WORDS Steve Madgwick
A mauve and baby blue unicorn with a silver horn and gossamer fairy wings squints at me, as if to say, “Get up, Princess, those horses won’t break in themselves.”
I assumed the invitation to sleep in the spare kid’s room was pure outback hospitality, but now, well, I’m starting to think it’s just phase one: mind games. After all, ‘normal’ farmhands don’t usually bed down in the homestead. Then again, I’m not normal.
I’ve landed at Tom Curtain’s property just outside Katherine, home base for his daily Outback Experience show, on a hands-on mission to see if Northern Territory hard yakka is indeed the most physically and spiritually taxing thing in the known universe.
Officially, Tom’s task is to work me like a dog on the farm, which although car-park sized by NT standards (20 acres) is ultra-intensive, thanks to his high-maintenance menagerie. Unofficially, I suspect, he intends to destroy this macchiato-sipping city boy in the name of bush pride.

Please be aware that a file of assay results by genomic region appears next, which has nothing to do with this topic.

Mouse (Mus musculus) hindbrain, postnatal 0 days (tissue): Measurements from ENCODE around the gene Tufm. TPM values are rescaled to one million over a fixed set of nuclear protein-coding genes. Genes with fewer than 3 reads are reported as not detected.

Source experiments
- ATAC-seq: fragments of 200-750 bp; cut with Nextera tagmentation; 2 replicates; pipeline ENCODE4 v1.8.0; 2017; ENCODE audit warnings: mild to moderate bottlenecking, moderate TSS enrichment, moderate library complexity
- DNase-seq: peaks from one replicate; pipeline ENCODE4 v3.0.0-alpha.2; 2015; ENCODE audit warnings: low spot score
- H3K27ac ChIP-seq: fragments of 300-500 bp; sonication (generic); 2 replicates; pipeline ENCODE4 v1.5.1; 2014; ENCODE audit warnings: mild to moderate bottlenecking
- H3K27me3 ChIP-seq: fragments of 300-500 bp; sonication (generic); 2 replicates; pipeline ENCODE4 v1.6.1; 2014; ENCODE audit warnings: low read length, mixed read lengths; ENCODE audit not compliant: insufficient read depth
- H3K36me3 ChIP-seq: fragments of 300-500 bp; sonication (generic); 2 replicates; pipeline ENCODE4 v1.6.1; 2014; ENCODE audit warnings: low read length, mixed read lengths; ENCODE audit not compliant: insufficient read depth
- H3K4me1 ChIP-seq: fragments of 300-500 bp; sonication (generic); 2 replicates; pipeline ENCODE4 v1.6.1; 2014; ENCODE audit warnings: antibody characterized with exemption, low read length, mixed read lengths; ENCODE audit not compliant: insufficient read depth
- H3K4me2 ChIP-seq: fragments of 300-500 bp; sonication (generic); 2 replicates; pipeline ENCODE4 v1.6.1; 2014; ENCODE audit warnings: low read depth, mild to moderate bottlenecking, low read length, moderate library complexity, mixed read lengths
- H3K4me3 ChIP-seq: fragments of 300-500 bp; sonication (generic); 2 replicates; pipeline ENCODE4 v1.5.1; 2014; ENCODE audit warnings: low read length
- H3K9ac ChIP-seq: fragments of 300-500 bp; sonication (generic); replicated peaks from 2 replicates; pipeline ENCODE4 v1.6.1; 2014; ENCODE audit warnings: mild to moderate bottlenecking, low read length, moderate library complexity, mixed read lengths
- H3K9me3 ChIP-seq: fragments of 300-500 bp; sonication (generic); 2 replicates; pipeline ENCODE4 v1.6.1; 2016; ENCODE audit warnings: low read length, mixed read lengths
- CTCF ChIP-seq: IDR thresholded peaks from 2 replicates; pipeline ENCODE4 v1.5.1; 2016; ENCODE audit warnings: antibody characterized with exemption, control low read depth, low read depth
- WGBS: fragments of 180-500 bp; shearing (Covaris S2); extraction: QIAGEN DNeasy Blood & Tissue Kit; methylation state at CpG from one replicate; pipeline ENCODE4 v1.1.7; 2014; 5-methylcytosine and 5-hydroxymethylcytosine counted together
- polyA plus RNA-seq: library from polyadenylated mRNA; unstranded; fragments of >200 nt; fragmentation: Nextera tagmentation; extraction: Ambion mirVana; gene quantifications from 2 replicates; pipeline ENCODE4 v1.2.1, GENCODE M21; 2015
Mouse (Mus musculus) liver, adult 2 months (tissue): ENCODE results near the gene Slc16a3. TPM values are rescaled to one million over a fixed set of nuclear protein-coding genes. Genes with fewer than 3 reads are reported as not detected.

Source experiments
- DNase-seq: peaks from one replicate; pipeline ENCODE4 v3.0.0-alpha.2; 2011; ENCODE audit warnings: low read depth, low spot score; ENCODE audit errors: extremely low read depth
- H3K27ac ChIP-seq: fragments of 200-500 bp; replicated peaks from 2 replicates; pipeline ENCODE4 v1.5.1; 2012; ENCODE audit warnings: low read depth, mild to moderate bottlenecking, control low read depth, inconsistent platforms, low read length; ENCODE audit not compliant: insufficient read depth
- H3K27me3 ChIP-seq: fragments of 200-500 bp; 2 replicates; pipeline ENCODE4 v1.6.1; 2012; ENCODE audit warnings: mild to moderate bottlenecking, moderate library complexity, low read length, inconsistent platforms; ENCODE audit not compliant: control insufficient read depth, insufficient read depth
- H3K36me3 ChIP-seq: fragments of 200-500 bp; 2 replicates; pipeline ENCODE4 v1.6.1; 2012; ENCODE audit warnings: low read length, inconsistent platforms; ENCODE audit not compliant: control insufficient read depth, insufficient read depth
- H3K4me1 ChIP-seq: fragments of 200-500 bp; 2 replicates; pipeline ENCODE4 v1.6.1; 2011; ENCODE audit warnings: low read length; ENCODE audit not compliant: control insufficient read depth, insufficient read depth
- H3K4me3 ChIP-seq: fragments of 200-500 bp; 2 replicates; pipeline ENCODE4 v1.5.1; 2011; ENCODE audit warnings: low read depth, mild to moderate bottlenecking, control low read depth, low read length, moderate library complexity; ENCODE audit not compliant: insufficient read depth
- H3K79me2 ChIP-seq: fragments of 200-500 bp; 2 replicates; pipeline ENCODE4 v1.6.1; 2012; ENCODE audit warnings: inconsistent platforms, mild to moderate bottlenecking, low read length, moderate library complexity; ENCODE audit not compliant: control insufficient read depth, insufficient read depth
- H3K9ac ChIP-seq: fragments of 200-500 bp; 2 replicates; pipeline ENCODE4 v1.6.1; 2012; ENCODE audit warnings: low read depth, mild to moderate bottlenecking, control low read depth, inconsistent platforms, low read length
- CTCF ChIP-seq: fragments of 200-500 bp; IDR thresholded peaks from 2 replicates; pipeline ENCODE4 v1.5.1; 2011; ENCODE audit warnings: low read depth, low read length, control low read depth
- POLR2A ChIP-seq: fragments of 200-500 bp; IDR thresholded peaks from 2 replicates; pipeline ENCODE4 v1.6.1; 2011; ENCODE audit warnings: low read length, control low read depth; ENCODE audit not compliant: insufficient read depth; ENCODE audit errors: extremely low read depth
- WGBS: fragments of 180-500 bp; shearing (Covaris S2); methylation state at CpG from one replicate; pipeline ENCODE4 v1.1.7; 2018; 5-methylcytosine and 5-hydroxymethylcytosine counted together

I roll out of my single bed, boot up, notice it’s 6.30am. Fail number one: the horse-breakers have been a-breaking for almost two hours. In my defence, shrieking curlews – birds whose call sounds like an infant’s being kidnapped by a witch – fractured my beauty sleep last night.
I stride into the cool, barely broken morning where a farmhand grips a poddy calf firmly between her legs; the thirsty lil’ blighter struggles, sucks the bottle so hard that he could siphon concrete from Adelaide. No thanks.
In the next pen, the donkey or maybe one of the goats uncorks a dry-heave-triggering agrarian air-bender that makes me glad I haven’t had brekky yet. The other farmhand’s nostrils and gag reflex remain oblivious. Tom, who was reared on a 7000-acre peanut and cattle farm in Joh Bjelke-Petersen territory, beckons me into a military-grade enclosure for horse-breaking 101. Along with the hyperactive steed in question, he’s simultaneously training young Cody to do the bucking-hard breaking work. Cody hangs on Tom’s commands; cajoles and wrestles the brawny Australian stock horse, who circles around me like a pepper-sprayed land shark.
Tom unbuttons his laid-back country-lad persona at the gate when he faces wild horses; his language wanders into the locker-room. Horse whispering this certainly ain’t.
“Harder, like he’s an old horse,” Tom barks to Cody, then turns to me. “See how arrogant it is?” Yeah-nah…Just looks scared witless to me.